How does one define whether a college student is competent enough for a degree? The answer is easy–require all students pass a portfolio review of their writing before they are allowed to graduate.
The idea of the Writing Competency II portfolio is mind-boggling for any junior or senior attempting to balance a full course-load, a job or internship, various extra-curricular activities and well-deserved Thursday nights at the Zoo.
It seems graduation is becoming more and more of a hassle and all the requirements are proving to be more of a hindrance than an evaluation of one’s worth.
With the requirement, each student is obligated to choose four pieces of his or her writing after the completion of English 102 “or its equivalent,” as well as write a reflective piece explaining how his or her writing skills have developed over the years. In addition, three of the pieces must exceed the 500-word minimum and one piece must be at least 1,500 words.
My conclusion is that the glorious piece of paper with your name on it costs more than the “A” you got on that wonderful psychology paper last year.
You’re going to have to submit the paper again, just to be sure you actually did well enough the first time.
Let us take, for example, a student who takes a class in which he or she spends hours in the library doing research for an analysis paper, only to find that his or her analysis paper–already graded and approved by the professor–is to be analyzed by yet more members of Simpson’s faculty.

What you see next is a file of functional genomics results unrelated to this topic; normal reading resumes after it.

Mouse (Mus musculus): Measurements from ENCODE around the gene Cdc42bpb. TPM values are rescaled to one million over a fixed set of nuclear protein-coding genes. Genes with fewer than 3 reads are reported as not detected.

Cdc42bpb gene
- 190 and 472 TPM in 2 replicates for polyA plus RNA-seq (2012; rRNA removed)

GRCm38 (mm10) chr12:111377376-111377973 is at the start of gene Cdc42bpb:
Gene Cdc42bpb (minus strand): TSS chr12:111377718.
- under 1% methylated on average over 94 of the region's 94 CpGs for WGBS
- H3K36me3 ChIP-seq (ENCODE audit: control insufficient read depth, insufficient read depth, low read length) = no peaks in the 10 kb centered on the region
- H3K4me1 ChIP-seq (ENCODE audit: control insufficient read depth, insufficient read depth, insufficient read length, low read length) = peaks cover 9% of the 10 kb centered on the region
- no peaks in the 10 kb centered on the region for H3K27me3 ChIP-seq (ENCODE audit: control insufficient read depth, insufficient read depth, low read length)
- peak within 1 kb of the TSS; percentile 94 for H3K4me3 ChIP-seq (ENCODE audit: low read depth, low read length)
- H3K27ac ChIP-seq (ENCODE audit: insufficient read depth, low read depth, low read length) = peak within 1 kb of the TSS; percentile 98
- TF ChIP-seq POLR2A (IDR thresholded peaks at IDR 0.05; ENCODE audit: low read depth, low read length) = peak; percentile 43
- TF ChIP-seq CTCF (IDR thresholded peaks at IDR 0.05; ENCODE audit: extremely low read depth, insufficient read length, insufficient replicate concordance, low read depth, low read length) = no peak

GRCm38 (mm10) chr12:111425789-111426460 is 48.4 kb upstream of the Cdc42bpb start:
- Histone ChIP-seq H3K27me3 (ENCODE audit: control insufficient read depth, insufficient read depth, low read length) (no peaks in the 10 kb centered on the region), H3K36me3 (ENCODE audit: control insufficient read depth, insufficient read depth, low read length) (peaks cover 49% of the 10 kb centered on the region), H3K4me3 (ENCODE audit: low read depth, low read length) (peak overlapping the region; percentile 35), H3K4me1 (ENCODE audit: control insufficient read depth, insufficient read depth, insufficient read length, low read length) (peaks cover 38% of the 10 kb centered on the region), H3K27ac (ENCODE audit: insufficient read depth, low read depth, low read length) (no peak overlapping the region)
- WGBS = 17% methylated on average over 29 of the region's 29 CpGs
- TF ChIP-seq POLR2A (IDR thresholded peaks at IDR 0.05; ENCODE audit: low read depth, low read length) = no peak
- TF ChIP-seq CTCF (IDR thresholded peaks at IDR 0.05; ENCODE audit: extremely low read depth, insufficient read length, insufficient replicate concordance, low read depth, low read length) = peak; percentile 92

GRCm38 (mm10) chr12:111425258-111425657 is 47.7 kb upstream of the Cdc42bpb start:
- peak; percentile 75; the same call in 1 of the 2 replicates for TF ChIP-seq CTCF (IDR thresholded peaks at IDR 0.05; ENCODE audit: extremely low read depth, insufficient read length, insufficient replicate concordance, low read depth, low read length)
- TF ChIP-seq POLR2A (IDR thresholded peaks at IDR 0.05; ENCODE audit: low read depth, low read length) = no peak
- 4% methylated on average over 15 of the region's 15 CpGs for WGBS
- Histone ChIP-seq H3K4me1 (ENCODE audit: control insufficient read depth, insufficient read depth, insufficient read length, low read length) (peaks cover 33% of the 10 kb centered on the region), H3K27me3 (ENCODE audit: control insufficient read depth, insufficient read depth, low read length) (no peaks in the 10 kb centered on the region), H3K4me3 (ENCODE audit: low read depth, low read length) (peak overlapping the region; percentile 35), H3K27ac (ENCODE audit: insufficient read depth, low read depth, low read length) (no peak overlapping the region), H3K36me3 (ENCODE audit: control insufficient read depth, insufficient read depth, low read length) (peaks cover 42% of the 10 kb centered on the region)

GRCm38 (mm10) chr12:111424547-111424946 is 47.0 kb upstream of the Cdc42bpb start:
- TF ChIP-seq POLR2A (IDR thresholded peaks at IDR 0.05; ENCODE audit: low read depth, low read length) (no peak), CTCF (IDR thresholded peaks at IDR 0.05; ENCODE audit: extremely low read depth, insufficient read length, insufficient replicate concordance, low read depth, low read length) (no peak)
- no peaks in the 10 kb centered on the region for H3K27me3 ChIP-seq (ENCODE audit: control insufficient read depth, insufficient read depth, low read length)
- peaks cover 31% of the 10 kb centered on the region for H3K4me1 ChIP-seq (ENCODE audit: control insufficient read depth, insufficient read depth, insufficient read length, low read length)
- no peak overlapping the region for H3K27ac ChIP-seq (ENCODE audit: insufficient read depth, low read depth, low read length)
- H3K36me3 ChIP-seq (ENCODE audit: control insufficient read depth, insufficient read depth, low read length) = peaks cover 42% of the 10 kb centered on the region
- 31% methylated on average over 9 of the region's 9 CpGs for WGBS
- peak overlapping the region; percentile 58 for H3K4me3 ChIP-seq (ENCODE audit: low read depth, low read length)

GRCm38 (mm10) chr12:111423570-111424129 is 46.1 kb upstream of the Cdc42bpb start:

Perhaps it is just me, but this seems rather ironic.
A well-educated professor at Simpson gives the student a grade that, while legitimate enough to determine his or her cumulative grade point average at the end of the semester, strangely does not carry enough weight in the decision of whether the student is to receive his or her diploma.
To make matters worse, many students are ill-informed and learning of the competency requirement the second or third year into their college education – perhaps long after they have shredded papers that received good marks.
Had they been notified and encouraged to save all their work, maybe the competency due date would not be such a stressful event for already stressed-out students.
With one more due date this academic year scheduled for March 27, now is the time for those interested in passing the competency before graduation to dig through old, faded folders in search of decent papers.
Faculty suggests submitting the portfolio in one’s sixth or seventh semester, though I can think of many who have decided to wait until his or her final two months before worrying about it.
I am, sadly, one of these students.
In my opinion, graduation should be about graduation. We’ve all taken the classes, we’ve all written the papers and we’ve all studied for the tests.
Why force upon students yet another obligation that will most likely be pushed aside until the very last minute? Why is our hard work not enough the first time around?